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Newb quesion about Django app design:

Im building reporting engine for my web-site. And I have a big (and getting bigger with time) amounts of data, and some algorithm which must be applied to it. Calculations promise to be heavy on resources, and it would be stupid if they are performed by requests of users. So, I think to put them into background process, which would be executed continuously and from time to time return results, which could be feed to Django views-routine for producing html output by demand.

And my question is - what proper design approach for building such system? Any thoughts?

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1  
Did you look into Celery? It can be used to schedule tasks! –  Thomas Orozco Dec 9 '12 at 0:48

3 Answers 3

up vote 1 down vote accepted

Celery is one of your best choices. We are using it successfully. It has a powerful scheduling mechanism - you can either schedule tasks as a timed job or trigger tasks in background when user (for example) requests it.

It also provides ways to query for the status of such background tasks and has a number of flow control features. It allows for a very easy distribution of the work - i.e your celery background tasks can be run on a separate machine (this is very useful for example with heroku web/workers split where web process is limited to max 30s per request). It provides various queue backends (it can use database, rabbitMQ or a number of other queuing mechanisms. With simplest setup it can use the same database that your Django site already uses for that (which makes it easy to setup).

And if you are using automated tests it also has a feature that helps with testing - it can be set in "eager" mode, where background tasks are not executed in background - thus giving predictable logic testing.

More info here: http://docs.celeryproject.org:8000/en/latest/django/

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You mean the results are returned into a database or do you want to create django-views directly from your independently running code?

If you have large amounts of data I like to use Pythons multiprocessing. You can create a Generator which fills a JoinableQueue with the different tasks to do and a pool of Workers consuming the different Tasks. This way you should be able to maximize the resource utilization on your system.

The multiprocessing module also allows you to do several tasks over the network (e.g. multiprocessing.Manager()). With this in mind you should easily be able to scale things up if you need a second machine to process the data in time.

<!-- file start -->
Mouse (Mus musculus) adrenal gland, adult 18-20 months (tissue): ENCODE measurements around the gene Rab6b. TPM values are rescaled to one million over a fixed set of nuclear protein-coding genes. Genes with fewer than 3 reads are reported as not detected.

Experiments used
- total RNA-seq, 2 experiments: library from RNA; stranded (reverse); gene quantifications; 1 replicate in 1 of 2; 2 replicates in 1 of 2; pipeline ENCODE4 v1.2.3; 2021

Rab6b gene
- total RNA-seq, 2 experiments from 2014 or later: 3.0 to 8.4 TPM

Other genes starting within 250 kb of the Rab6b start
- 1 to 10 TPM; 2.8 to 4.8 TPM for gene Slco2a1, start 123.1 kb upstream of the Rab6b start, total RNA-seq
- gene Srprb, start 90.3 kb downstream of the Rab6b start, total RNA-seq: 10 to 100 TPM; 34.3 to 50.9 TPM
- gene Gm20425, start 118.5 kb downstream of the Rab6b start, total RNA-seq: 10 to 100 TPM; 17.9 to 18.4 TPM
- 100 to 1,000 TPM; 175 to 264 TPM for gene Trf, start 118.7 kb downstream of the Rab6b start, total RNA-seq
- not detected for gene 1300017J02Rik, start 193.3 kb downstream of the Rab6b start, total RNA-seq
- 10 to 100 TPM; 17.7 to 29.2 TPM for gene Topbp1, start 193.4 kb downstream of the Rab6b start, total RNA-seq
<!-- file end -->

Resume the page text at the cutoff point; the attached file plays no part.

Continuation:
Example:

This example shows how to spawn multiple processes. The generator function should query the database for all new entries that need heavy lifting. The consumers take the individual items from the queue and do the actual calculations.

import time 

from multiprocessing.queues import JoinableQueue
from multiprocessing import Process

QUEUE = JoinableQueue(-1)

def generator():
    """ Puts items in the queue. For example query database for all new, 
    unprocessed entries that need some serious math done.."""
    while True: 
        QUEUE.put("Item")
        time.sleep(0.1)


def consumer(consumer_id):
    """ Consumes items from the queue... Do your calculations here... """
    while True: 
        item = QUEUE.get()
        print "Process %s has done: %s" % (consumer_id, item)
        QUEUE.task_done()


p = Process(target=generator)
p.start()

for x in range(0, 2): 
    w = Process(target=consumer, args=(x,))
    w.start()

p.join()
w.join()
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"You mean the results are returned into a database or do you want to create django-views directly from your independently running code?" Than seamlessly they will be integrated than better. –  Gill Bates Dec 8 '12 at 20:13
    
Since you said that the amount of data that needs to be processed is big I would suggest you save the data into a database and query the database from django. This way you don't need to create an extra way of communication if you use multiprocessing and the data is persisted. You can only use parts of django to make the db access from the other code-parts as discussed in stackoverflow.com/questions/937742/use-django-orm-as-standalone and stackoverflow.com/questions/302651/… for example. –  chkorn Dec 8 '12 at 20:41
    
My confusion is in how that background process can be called within django, takin in attention that it must be unbounded from request - how this process can be started in server startup (or by schedule), and executed continously? –  Gill Bates Dec 8 '12 at 20:54
    
Ah! Now I get it. Sorry for the confusion. I suggest you just set a flag in your database that says "Work needs to be done". The background task(s) then just queries your database for the list of open tasks. I have added an example with a consumer/generator that should demonstrate the principle a little bit. This proccess would be started by hand or as a Service/Daemon. Making it run continuously can be done by an infinite loop (e.g. while True:). Just make sure you have some kind of stop-condition so that you can terminate gracefully :) –  chkorn Dec 8 '12 at 21:26
    
Can this process be putted in Django runtime, or its bad decision? ps Thanks you for example by the way! –  Gill Bates Dec 8 '12 at 21:36

Why don't you have a url or python script that triggers whatever sort of calculation you need to have done everytime it's run and then fetch that url or run that script via a cronjob on the server? From what your question was it doesn't seem like you need a whole lot more than that.

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